Summer is a time for picnics, trips to the beach, and long days in the sun. When it’s time to come inside, air conditioning systems help to lower the temperature and keep uncomfortable humidity at bay.
In 2016, smart devices are taking off. From light bulbs to large appliances, many of the newest products on the market are now controllable from anywhere in the world. Not surprisingly, there are now smart air conditioners on the market. Should you spend your money on these? It’s time to find out.
The Current Smart Air Conditioner Market
Home air conditioning methods take many forms, from centralized systems that control the entire home to single units mounted on a wall or in a window. Floor units are also becoming popular thanks to their portability. For now, there aren’t a lot of companies offering smart air conditioning systems. Of those who are, the products aren’t yet available everywhere.
Samsung, for example, owner of SmartThings, has been introducing many types of smart appliances in recent years, including smart refrigerators, washers, and dryers. On the air conditioning front, the company offers a series of smart wall units. Each of these features Smart Wi-Fi, allowing you to monitor and change energy settings from anywhere, and Smart Check, where you’re able to diagnose errors and request a service immediately. Unfortunately, these smart wall units aren’t available in major consumer markets such as the United States.
The window-based Frigidaire Gallery Smart Room Air Conditioner is available in many places. It features Wi-Fi control, allowing you to control a room anywhere, anytime from your smart device.
Finally, there is the first smart conditioner on the market, the GE Aros, which arrived in 2014. This product tracks your daily usage so you can adjust settings to save on energy costs. Additionally, the GE Aros learns from your schedule, weather, and budget to cool when you need it.
The biggest drawback to the limited number of smart air conditioners is the price. For example, an 8,000 BTU smart air conditioner from Frigidaire retails for $429. A similar “dumb” unit is $299. You’ll also find that smart air conditioners are only available at lower BTU levels. The Frigidaire Gallery Smart Room Air Conditioner and GE Aros are both only available with 8,000 BTUs.
A BTU or British thermal unit is a traditional unit work equal to about 1055 joules. It’s the amount of work needed to raise the temperature of one pound of water by one degree Fahrenheit.
Most Current Air Conditioners Can Be Smart
Unimpressed with the current list of smart air conditioners? Don’t stress, because we’re about to show you how to turn traditional units into smart ones.
Sensibo turns any remote controlled air conditioner into a smart device, thereby helping you to reduce your energy consumption. Sensibo features a Smart Pod and Hub. The former is placed directly on your air conditioning unit; the latter connects to your home router via an Ethernet cable. You control the air conditioner through a free Sensibo smartphone app.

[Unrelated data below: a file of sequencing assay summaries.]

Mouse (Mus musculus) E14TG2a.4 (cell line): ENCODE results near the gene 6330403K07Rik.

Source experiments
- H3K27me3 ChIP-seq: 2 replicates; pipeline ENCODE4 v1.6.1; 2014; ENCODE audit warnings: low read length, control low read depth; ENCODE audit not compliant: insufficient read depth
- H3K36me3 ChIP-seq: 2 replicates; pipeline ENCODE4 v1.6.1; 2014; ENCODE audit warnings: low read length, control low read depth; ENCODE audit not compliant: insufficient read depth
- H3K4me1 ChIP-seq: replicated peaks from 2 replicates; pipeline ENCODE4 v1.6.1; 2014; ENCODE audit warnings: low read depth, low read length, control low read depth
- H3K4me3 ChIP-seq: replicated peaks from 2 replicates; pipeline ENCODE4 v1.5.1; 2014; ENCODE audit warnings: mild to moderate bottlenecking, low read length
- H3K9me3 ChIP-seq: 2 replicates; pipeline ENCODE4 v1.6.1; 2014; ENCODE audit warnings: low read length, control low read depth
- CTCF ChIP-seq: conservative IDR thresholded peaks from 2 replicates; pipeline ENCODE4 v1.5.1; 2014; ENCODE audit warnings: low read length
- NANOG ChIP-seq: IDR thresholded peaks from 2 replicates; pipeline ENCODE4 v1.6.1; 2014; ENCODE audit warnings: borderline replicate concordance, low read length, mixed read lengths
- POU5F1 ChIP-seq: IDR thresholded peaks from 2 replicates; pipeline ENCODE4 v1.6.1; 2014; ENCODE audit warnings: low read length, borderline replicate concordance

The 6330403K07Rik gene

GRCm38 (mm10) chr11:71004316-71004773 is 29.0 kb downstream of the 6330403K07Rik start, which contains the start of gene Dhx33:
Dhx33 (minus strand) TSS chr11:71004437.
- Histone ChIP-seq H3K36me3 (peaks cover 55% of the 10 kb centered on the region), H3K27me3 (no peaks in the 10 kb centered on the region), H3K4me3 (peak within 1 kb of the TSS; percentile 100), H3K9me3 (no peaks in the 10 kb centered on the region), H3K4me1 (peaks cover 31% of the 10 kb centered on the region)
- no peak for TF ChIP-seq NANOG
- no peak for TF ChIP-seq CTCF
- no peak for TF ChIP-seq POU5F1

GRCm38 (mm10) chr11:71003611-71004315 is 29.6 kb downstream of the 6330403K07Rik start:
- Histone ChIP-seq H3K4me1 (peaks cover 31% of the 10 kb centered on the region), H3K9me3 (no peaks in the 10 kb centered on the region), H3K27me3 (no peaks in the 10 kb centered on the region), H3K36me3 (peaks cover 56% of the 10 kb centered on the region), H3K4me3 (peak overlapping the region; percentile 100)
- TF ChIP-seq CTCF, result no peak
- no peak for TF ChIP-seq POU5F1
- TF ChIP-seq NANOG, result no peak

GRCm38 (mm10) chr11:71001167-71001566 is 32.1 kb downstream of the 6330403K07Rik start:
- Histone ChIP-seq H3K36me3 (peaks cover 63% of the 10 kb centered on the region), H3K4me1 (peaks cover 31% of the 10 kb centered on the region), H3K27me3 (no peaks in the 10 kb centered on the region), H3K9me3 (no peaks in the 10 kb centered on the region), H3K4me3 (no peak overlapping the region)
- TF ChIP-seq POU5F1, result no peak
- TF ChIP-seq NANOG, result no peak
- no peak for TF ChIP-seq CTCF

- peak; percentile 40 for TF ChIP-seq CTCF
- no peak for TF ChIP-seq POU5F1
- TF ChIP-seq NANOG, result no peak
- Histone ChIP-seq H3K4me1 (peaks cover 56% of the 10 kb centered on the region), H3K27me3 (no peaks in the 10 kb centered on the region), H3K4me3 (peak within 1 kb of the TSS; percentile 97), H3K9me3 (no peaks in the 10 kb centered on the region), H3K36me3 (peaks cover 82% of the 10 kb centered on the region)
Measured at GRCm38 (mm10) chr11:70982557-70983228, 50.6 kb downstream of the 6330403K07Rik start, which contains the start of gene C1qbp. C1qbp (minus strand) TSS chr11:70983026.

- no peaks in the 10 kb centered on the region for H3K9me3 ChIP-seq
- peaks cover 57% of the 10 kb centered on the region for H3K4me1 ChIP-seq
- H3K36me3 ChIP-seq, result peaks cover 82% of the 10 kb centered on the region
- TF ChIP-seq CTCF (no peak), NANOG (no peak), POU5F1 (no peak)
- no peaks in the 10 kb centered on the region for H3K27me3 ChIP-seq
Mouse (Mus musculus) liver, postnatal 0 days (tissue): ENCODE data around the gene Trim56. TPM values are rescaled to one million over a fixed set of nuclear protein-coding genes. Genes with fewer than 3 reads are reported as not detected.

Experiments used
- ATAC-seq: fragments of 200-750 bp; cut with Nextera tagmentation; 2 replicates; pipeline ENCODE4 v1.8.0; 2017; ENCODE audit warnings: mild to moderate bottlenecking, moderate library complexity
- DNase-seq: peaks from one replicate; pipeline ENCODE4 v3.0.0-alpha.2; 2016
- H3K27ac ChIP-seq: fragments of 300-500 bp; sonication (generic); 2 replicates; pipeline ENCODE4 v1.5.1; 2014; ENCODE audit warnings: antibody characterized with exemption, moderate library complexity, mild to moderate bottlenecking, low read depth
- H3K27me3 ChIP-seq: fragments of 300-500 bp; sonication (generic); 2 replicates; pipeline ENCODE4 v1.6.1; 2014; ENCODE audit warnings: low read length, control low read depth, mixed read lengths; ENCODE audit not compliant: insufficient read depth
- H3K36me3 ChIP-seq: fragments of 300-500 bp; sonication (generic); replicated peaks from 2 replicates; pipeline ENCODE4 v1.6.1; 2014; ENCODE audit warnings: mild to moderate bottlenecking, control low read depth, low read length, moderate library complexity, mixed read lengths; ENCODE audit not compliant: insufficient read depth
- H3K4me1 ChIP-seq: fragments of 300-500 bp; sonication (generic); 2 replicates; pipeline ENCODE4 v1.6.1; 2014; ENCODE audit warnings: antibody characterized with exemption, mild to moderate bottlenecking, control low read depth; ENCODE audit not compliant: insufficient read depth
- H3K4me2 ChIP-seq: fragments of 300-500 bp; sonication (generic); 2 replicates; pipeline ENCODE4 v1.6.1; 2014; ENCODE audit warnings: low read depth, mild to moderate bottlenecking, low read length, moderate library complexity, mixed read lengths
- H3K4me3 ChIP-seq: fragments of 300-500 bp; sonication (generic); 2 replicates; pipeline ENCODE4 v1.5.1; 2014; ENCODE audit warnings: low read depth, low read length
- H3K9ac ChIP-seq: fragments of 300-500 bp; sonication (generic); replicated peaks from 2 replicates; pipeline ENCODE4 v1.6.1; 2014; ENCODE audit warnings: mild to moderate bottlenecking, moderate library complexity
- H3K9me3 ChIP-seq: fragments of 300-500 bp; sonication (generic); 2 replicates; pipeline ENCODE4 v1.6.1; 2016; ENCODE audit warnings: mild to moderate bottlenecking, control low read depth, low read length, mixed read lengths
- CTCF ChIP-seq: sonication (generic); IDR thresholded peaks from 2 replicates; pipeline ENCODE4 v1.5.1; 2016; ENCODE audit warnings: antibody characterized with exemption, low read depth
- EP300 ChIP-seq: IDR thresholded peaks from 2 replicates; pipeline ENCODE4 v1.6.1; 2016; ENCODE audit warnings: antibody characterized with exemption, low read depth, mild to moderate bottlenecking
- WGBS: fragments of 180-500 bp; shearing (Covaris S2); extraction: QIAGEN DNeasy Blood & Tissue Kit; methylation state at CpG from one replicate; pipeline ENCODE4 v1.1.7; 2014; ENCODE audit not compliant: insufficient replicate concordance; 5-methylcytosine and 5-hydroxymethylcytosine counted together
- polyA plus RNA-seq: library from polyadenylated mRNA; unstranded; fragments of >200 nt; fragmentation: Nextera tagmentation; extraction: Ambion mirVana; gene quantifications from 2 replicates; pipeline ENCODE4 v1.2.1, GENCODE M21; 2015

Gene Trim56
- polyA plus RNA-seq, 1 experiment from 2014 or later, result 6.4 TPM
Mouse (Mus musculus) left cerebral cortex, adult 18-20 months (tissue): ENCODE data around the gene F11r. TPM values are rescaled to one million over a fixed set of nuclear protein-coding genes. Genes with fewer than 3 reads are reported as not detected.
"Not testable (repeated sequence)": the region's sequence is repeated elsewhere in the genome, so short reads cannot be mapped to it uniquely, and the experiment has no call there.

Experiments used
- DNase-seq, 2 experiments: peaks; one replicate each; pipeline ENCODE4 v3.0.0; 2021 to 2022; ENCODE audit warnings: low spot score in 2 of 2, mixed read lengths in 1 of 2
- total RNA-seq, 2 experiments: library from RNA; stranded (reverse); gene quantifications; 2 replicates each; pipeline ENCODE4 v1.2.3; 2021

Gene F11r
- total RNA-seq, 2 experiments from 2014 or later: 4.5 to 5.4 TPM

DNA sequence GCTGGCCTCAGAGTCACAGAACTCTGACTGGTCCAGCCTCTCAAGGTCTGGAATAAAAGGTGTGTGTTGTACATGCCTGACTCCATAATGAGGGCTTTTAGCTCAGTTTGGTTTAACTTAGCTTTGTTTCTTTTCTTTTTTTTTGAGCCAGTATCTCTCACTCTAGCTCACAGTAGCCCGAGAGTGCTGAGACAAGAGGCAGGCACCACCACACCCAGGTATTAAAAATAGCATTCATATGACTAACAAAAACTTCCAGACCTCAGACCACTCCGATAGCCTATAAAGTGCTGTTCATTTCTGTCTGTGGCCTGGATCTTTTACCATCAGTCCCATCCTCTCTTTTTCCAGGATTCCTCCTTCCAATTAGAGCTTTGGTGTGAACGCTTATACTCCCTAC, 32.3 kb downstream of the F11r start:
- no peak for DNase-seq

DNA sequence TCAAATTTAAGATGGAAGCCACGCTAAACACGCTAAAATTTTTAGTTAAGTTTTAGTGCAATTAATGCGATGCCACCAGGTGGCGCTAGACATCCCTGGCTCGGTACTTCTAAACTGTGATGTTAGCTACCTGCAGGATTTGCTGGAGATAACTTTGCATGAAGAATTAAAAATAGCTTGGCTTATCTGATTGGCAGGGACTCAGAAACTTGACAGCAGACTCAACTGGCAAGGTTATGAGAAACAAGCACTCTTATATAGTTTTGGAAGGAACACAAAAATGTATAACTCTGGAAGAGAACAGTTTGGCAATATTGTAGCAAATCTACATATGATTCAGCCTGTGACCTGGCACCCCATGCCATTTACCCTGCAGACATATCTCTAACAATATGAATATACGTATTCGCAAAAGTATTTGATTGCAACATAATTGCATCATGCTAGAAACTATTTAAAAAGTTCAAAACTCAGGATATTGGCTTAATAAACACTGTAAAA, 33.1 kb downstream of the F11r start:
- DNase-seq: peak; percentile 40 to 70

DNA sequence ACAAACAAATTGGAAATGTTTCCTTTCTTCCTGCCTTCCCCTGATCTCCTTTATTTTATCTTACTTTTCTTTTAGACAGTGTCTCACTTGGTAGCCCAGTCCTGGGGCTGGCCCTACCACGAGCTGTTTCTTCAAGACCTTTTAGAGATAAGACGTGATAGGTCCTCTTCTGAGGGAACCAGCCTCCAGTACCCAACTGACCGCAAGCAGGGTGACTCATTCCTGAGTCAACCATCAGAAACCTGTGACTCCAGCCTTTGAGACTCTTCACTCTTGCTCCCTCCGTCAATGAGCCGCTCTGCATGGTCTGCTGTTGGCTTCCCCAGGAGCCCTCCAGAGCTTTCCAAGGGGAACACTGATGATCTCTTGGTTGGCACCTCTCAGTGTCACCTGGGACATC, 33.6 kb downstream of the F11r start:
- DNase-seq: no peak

Have more than one air conditioner? Add more Smart Pods.
Sensibo is known for its easy setup and ability to add more air conditioning units simply by installing a new Smart Pod to the home network. Additionally, Sensibo works with IFTTT, which adds more flexibility.
IFTTT, or “If This Then That” is a free service that allows everyday users to create chains of statements, called “recipes,” which are triggered based on changes to other Web services such as Gmail, Facebook, Instagram, and Pinterest.
Here are a few of the Sensibo recipes available on IFTTT:
- If you send an email to IFTTT then switch on your air conditioner using Sensibo
- When it’s steaming hot outside, switch the air conditioner on using Sensibo
- When you enter an area with your iPhone, switch on your air conditioner with Sensibo
A single Sensibo pack, which consists of one Smart Pod and Hub, is available for $199. A starter kit, with two Pods, is $318, while a home kit with three Pods is $437. Additional Smarts Pods are $130.
The Tado Smart Thermostat controls your air conditioning (or heat) via infrared, just like your remote control, and connects through your Wi-Fi to the internet. As a bonus, it regulates the air conditioning based on whether anyone is home using geolocation control.
Better still: Tado is Bluetooth and iBeacon capable, which allows it to monitor users’ movements within the home. As residents move around, Tado adjusts the temperature in each room. In doing so, empty rooms are cooled at high temperatures.
Tado is also compatible with IFTTT. Among the recipes:
- Yo, boost heating to ___ °C
- If tado° switches to Home mode, then add a row to a spreadsheet in my Google Drive
- If tado° switches to Sleep mode, then send a notification to my watch
Tado is compatible with window, wall, and mobile air conditioners. Like Sensibo, Tado is available starting at $199.
Already a Samsung SmartThings owner? You can control your air conditioner remotely with products like the GE-In-Wall Smart Switch. With this switch, you can turn your lights on/off from your smart devices, and also trigger the lights when certain events occur. For example, when someone opens a door or leaves a room. The switch also plays nice with ceiling fans, which can turn on/off depending on the temperature of the room.
There are many SmartThings-compatible products already on the market to monitor, control, and secure your home. New products arrive each month. For a current list of compatible products, see the SmartThings website.
A Final Word
The number of native Smart Air Conditioners on the market remains low. Thanks to tools like Sensibo and Tado, however, you can turn everyday air conditioners into smart ones, for less money and added flexibility.
Image Credit: woman cooling herself by dean bertoncelj via Shutterstock